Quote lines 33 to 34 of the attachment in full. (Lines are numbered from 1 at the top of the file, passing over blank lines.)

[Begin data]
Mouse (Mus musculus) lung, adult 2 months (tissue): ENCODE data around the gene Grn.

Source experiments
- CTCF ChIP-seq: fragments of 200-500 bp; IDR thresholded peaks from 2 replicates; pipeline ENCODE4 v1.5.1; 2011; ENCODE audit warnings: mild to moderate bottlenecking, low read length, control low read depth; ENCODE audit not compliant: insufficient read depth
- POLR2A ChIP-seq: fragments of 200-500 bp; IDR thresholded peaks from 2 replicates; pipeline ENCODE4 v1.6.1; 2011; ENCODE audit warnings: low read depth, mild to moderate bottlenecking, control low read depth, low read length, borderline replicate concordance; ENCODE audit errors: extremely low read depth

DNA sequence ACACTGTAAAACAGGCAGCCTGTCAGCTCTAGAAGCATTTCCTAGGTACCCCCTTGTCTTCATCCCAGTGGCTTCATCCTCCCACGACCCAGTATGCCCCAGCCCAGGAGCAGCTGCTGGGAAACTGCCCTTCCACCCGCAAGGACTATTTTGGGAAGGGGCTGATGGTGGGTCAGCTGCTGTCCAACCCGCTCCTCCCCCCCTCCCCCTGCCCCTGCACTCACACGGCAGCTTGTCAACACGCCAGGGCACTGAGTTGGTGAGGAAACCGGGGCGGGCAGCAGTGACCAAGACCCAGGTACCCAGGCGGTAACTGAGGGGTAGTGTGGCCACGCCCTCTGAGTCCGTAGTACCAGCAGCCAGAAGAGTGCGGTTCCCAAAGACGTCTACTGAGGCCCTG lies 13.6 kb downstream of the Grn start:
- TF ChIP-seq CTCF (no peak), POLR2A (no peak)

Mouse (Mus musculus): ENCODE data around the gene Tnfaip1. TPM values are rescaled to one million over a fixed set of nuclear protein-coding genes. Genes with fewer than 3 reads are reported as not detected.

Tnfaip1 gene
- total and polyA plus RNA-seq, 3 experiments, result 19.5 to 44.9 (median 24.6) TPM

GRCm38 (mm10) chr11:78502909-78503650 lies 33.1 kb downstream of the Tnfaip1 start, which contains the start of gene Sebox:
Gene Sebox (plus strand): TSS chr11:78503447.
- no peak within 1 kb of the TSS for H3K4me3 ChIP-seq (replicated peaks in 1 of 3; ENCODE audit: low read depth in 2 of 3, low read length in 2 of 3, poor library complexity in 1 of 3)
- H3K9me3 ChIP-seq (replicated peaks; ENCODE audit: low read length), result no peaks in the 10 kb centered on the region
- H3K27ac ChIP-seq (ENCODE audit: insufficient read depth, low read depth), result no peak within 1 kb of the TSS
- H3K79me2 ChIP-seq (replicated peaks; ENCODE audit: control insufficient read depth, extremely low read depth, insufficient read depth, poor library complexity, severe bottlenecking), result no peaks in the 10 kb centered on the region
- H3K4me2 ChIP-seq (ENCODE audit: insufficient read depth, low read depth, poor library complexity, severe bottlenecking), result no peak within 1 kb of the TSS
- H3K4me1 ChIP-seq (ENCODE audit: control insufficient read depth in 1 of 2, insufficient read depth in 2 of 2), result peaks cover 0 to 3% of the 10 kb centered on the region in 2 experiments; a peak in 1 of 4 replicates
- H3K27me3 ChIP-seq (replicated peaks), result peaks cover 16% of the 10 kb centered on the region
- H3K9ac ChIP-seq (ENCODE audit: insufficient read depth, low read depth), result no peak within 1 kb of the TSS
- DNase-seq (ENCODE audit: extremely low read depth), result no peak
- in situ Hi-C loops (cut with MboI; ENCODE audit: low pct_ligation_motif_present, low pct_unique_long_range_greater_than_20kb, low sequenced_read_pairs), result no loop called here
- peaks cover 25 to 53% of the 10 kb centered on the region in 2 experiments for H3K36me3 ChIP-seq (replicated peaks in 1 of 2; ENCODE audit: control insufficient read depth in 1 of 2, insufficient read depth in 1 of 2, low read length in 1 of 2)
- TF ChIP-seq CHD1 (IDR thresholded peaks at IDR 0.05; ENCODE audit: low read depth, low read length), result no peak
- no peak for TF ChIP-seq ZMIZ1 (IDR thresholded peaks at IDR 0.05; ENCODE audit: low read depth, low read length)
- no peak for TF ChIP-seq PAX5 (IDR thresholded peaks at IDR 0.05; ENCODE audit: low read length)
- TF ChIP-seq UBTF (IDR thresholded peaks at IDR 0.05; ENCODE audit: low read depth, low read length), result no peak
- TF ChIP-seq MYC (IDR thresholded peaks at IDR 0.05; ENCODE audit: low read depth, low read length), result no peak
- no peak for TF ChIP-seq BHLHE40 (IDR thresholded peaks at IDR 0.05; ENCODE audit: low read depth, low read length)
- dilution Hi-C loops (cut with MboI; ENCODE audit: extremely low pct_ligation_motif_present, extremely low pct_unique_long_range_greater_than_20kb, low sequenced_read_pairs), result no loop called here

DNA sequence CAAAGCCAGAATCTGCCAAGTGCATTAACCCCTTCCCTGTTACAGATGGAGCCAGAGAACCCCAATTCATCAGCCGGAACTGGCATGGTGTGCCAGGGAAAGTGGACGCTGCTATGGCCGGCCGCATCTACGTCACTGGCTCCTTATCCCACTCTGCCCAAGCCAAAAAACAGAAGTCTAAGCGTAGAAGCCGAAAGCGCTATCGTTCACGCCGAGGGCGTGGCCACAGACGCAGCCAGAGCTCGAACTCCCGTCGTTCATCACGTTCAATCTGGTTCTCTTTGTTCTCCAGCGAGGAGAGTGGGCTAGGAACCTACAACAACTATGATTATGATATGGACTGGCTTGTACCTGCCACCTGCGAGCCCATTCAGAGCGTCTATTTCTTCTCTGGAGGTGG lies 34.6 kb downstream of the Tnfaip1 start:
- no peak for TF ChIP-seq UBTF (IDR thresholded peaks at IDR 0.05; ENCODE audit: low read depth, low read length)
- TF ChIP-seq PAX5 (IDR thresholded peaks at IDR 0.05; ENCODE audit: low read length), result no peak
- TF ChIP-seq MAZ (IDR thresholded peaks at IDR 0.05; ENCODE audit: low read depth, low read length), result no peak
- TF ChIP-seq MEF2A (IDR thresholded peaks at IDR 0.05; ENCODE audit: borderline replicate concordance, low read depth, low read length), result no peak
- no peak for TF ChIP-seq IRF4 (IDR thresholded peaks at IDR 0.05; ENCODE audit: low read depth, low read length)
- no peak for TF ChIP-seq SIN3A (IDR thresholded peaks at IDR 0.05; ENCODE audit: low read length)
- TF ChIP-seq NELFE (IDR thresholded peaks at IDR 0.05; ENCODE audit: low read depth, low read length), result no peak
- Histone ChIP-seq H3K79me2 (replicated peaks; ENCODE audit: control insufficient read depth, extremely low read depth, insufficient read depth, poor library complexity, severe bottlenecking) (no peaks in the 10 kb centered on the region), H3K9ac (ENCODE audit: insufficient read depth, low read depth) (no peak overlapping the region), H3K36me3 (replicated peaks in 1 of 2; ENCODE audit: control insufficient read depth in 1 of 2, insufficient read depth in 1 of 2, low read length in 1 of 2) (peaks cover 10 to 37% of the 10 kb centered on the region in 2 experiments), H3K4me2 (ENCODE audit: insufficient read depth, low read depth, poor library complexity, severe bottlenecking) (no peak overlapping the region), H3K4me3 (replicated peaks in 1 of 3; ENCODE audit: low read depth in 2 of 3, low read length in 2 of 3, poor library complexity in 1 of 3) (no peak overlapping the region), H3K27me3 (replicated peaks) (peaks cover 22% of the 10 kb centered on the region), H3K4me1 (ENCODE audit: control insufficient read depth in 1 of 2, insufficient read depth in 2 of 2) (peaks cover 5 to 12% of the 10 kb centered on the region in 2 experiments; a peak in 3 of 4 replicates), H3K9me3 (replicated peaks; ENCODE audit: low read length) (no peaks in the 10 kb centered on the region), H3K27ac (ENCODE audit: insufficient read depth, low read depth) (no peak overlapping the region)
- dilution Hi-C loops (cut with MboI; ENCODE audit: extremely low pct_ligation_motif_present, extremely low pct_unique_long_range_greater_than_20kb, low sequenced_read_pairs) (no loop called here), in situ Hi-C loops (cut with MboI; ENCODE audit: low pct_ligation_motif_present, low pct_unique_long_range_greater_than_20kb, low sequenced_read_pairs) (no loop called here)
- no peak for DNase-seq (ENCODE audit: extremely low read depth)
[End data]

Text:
- TF ChIP-seq MAZ (IDR thresholded peaks at IDR 0.05; ENCODE audit: low read depth, low read length), result no peak
- TF ChIP-seq MEF2A (IDR thresholded peaks at IDR 0.05; ENCODE audit: borderline replicate concordance, low read depth, low read length), result no peak